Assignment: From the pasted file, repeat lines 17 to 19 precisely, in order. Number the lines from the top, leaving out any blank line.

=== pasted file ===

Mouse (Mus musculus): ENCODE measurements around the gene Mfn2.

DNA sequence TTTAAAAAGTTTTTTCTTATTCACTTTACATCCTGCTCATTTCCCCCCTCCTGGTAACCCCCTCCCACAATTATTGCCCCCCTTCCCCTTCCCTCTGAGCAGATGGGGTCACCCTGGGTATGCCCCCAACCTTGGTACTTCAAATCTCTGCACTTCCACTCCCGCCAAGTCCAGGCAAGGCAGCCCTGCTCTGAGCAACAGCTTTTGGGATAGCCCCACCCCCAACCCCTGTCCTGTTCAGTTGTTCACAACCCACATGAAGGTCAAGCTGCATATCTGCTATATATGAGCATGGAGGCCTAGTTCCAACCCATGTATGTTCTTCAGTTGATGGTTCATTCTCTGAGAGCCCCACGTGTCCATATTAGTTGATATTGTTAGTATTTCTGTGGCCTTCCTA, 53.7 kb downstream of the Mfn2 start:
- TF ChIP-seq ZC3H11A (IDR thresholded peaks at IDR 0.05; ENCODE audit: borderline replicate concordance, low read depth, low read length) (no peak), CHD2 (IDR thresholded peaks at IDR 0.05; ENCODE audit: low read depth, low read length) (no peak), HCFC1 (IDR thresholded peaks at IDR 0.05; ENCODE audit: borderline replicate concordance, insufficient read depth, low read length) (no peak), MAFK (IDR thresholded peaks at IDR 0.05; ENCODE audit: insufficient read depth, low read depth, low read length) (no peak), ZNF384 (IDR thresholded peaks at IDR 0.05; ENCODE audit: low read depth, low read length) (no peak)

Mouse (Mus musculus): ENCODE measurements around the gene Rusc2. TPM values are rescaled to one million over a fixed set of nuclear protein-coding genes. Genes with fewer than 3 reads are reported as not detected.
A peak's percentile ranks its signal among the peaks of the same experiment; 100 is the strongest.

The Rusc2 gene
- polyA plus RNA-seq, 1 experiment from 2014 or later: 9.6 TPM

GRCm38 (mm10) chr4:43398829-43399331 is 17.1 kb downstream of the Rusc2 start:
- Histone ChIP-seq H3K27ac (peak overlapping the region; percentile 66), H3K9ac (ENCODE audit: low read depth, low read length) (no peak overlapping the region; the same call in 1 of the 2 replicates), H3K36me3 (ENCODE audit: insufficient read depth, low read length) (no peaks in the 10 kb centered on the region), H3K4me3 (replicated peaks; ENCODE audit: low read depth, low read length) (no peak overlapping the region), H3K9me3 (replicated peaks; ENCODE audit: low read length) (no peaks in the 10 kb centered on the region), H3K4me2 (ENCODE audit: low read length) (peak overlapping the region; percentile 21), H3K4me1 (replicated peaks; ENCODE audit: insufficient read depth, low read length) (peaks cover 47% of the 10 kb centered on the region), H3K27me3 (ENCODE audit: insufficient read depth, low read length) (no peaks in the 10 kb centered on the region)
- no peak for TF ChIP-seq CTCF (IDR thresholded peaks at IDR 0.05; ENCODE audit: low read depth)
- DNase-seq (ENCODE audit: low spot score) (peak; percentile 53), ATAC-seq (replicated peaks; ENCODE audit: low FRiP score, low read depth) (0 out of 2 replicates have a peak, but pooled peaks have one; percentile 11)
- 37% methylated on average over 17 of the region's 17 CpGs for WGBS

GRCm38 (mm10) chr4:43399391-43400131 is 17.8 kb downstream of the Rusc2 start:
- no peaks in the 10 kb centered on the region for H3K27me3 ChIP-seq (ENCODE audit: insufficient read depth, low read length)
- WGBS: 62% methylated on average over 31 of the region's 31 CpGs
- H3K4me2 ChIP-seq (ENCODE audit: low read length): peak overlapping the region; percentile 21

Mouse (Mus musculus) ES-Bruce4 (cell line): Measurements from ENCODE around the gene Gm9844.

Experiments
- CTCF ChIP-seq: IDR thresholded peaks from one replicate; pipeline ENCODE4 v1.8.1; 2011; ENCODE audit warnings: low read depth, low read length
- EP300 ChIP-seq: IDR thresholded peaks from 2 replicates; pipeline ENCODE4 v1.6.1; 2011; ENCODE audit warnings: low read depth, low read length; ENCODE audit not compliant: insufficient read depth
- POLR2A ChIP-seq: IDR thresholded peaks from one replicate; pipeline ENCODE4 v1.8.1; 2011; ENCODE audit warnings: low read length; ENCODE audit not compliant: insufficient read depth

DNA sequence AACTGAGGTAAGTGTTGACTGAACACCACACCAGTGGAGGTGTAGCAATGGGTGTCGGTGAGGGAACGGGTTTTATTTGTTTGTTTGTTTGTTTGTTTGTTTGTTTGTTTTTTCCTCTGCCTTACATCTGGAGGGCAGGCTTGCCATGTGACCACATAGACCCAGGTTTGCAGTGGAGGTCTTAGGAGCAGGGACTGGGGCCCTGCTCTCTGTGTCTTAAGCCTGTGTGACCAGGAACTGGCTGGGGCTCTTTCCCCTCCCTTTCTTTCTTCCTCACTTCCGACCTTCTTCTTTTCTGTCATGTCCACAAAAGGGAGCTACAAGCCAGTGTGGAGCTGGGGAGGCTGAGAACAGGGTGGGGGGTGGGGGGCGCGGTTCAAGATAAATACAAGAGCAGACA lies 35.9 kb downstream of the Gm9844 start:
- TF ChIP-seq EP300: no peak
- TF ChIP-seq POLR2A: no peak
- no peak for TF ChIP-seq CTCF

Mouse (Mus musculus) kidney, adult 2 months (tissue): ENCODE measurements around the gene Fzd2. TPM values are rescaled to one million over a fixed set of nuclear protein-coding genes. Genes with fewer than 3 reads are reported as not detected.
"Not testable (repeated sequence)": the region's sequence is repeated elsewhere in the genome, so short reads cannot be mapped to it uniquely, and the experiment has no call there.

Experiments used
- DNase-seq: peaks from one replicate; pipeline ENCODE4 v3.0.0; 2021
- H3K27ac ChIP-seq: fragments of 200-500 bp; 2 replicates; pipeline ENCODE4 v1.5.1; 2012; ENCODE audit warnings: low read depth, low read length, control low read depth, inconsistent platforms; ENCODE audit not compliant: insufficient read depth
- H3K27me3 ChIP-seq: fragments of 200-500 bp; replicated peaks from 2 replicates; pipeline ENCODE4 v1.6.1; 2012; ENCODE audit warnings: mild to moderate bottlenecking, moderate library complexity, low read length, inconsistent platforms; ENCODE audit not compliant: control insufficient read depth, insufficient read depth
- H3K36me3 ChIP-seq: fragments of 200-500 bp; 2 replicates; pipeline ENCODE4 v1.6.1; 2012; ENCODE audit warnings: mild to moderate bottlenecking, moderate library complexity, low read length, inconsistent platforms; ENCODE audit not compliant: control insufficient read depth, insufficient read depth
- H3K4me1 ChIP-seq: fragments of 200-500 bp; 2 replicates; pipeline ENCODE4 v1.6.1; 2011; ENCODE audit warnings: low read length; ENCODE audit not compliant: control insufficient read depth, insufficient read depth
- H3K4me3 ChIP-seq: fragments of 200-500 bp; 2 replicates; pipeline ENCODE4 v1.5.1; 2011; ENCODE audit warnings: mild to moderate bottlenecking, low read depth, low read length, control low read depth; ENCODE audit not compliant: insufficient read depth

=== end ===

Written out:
Mouse (Mus musculus) ES-Bruce4 (cell line): Measurements from ENCODE around the gene Gm9844.

Experiments
- CTCF ChIP-seq: IDR thresholded peaks from one replicate; pipeline ENCODE4 v1.8.1; 2011; ENCODE audit warnings: low read depth, low read length